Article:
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elvafeng

pretty much copy all of the things we wrote about Provorov

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Our week long look at how the Flyers are faring at the season’s unofficial half way point continues today with a look at the team’s seven most common defensemen this season. You can find links to the first four parts at the bottom of this post. Like we did on Tuesday with the team’s nine wingers, we’ll break this group of evaluations into three posts, but in the name of spreading the words around a bit in the bye week, we’ll only be posting two of them today and will save the third for tomorrow.

Here, we’ll evaluate the team’s two young stud defensemen who happen to be nos. 1 and 2 in ice time this season on the team . A bit later in the day, we’ll look at the two rookies and how their first seasons have gone. And finally, tomorrow morning, we’ll look at the blue line’s three elder statesmen of sorts.

With that, let’s get to it.

Stats below are from hockey reference.com, NHL.com, corsica.hockey, and hockeyviz.com. Any statistics regarding ranks relative to the NHL are through Monday’s games.

5 on 5 On Ice Performance 48.5 Corsi For, 49.8 Expected Goals For, 0.79 Points per 60

In short Provorov has continued on his way towards becoming a real number one defensemen, with some minor question marks but also some major positive developments.

How so? Beginning around Thanksgiving of last season, Provorov — still just 19 at the time — was clearly given the responsibilities of a number one defenseman. He was getting 23 plus minutes per night, playing against the best players on the other team, and getting time on both special teams units. The level of confidence that the Flyers had in Provorov was clear Jakub Voracek Jersey, and it’s only become more clear this season as he’s grown and as the defense around him has gotten younger.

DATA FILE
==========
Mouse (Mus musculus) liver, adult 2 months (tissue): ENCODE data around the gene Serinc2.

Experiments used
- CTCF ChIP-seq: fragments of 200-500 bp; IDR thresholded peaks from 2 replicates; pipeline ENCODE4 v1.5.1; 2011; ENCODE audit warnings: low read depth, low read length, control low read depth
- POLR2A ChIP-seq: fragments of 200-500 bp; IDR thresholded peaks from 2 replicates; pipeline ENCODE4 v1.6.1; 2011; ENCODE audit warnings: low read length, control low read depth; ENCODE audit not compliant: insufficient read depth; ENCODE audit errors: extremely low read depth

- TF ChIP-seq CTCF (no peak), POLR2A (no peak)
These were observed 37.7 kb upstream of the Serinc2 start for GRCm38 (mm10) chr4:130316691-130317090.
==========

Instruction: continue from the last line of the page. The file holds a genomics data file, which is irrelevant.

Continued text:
With 24 45 of ice time per game, Provorov currently ranks 16th in the NHL among defensemen in average TOI. He’s also facing top pair level competition among 189 NHL defensemen with at least 300 5 on 5 minutes, Provorov is 18th in quality of competition by ice time and has taken on a lot of PK responsibility 22nd in the NHL in total time on shorthanded .

Provorov’s been leaned on quite heavily at times this year, as different players around him have been injured. A pair of games in early November — a back to back in Chicago and St. Louis — embodied what Provorov’s season had been as well as anything else; in slightly more than 24 hours, Provorov played 56 shifts and 56 59 of ice time, anchoring a Flyers defense absolutely ravaged by injuries. Based on role and usage, there’s no question who the Flyers’ top defenseman has been this season.

Yeah, but It’s weird that Provorov still isn’t driving play and that his on ice shot and Expected Goal numbers are kinda mediocre, right? The guy clearly has the talent and physical tools to be a plus defenseman, and the team trusts him to do as much as is humanly possible. It’s a little surprising that he hasn’t turned that corner this year.

Still, though ... Much as it was the case last year, the biggest reason that the Flyers spend more time defending than attacking while Provorov is on the ice probably has to do with who he’s sharing that ice with. Last year, Provorov’s main partner was Andrew MacDonald — well known as one who does not drive play forward in positive ways for his team.

Surely enough, MacDonald has been Provorov’s most frequent pairmate for much of the season, and even acknowledging that the team asks a lot of the two of them in terms of usage and competition, the two have struggled to drive positive outcomes while together once again. And during the month where MacDonald was out with a likely knee injury, Provorov’s main partner was Robert Hagg https://www.phillyflyersfans.com/nolan-patrick-jersey-c-16.html, who as we’ll discuss later has not been off to a hot start in terms of play driving.

Still, if not for recent developments, the question of “is Provorov good enough to create successful results no matter who he’s playing with?” was a legitimate one. But since December 23, Dave Hakstol has paired the team’s top defenseman with its second best defenseman in Shayne Gostisbehere, forming a true power pairing at the top of the lineup. And the results have been fantastic in 156 33 of ice time together, the pair has collected 56.07 percent of on ice shot attempts and 57.46 percent of Expected Goals. Pairing Provorov with a legitimate top 4 talent has done him wonders, and it should make fans even more confident that he’s going to be a big part of this team’s successes for a long time to come.